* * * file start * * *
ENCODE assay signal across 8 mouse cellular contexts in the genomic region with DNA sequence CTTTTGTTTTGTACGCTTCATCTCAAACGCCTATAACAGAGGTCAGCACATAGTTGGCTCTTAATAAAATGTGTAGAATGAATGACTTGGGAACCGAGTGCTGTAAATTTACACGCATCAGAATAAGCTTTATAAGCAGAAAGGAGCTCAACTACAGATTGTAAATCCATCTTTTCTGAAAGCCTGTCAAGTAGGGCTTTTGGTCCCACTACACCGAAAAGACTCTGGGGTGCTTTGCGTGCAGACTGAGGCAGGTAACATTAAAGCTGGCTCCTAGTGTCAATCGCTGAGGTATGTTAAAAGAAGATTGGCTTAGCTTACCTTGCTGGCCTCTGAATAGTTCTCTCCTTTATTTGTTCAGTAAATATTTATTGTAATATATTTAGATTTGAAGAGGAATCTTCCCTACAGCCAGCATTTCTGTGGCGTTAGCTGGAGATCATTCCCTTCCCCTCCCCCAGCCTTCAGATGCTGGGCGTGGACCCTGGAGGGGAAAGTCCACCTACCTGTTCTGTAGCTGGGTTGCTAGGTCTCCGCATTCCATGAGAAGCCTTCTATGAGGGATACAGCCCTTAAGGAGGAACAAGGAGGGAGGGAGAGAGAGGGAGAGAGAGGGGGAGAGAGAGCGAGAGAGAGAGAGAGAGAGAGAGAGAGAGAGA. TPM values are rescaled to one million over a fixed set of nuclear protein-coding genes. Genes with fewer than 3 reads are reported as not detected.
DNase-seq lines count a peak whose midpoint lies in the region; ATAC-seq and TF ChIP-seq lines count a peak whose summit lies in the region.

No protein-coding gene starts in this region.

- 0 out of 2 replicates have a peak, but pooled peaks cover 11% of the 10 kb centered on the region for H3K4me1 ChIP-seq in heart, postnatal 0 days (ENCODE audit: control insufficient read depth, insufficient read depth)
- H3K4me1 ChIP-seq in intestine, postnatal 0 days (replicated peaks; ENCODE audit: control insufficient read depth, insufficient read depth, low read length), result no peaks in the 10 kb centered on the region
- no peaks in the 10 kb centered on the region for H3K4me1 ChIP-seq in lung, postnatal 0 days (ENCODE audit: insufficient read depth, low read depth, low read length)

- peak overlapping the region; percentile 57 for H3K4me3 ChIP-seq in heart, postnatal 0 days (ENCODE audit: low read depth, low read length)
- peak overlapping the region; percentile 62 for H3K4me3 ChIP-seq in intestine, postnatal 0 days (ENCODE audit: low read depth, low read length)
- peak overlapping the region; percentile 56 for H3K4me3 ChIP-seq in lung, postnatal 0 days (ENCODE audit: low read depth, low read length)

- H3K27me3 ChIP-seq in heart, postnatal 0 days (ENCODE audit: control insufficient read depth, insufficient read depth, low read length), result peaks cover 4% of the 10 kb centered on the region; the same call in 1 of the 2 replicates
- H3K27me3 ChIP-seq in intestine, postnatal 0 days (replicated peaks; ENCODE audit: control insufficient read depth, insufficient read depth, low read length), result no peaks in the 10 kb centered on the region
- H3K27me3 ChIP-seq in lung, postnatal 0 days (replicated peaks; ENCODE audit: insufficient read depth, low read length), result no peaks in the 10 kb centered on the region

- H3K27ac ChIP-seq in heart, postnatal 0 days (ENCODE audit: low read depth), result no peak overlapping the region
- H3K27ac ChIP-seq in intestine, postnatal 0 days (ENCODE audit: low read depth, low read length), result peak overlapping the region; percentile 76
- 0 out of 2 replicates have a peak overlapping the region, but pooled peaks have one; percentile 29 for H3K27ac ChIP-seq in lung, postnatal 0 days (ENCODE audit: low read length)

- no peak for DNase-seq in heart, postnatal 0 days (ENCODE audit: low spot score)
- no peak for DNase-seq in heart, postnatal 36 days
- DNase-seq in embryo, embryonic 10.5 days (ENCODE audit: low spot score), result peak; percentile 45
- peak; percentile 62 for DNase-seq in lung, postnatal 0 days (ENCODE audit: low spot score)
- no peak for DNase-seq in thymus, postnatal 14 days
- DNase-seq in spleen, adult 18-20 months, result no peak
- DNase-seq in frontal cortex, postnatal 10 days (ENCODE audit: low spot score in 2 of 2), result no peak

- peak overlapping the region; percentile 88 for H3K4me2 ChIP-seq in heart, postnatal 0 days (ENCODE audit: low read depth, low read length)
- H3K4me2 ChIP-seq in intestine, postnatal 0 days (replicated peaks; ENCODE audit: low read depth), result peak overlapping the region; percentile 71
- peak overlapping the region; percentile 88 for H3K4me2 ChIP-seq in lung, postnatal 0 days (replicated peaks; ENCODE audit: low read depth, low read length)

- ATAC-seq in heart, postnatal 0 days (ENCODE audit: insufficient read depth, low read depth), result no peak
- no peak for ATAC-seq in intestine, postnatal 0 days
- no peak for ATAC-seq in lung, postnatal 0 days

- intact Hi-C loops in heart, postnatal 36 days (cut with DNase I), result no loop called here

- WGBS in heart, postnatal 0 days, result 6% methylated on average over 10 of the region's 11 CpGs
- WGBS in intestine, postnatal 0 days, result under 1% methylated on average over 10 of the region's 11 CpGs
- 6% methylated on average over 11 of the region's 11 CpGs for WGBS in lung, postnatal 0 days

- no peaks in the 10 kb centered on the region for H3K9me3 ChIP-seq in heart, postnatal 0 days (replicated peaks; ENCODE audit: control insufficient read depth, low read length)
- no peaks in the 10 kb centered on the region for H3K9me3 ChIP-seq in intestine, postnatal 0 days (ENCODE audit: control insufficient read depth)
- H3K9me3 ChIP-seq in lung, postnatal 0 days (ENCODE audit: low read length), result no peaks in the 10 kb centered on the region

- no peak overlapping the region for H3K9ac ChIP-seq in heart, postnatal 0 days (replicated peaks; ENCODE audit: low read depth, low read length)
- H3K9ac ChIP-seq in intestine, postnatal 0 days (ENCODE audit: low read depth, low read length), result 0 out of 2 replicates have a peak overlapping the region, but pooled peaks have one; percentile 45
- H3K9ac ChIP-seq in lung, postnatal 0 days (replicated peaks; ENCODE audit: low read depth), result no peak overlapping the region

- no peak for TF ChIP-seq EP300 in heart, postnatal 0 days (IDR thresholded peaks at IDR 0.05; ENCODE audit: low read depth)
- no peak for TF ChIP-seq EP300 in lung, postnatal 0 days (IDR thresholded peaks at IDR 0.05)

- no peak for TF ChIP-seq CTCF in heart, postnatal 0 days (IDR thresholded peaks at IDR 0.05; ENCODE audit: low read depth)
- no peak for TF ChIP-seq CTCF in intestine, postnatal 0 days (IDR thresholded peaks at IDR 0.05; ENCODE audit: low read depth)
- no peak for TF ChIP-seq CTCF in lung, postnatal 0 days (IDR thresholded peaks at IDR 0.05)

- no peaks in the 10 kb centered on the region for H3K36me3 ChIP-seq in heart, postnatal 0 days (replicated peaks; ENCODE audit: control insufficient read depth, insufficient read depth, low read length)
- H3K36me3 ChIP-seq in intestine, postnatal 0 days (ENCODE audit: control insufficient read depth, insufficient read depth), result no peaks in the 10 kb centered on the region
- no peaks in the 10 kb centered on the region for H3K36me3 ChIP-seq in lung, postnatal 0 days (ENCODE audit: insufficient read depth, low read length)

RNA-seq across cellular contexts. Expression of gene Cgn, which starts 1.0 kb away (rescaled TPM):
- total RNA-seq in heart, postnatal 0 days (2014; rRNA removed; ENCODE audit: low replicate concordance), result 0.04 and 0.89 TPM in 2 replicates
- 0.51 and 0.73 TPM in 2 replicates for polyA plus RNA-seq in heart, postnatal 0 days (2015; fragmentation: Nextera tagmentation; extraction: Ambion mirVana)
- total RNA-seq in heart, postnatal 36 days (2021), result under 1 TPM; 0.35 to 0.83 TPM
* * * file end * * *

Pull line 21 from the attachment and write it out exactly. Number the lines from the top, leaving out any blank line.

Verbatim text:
- DNase-seq in spleen, adult 18-20 months, result no peak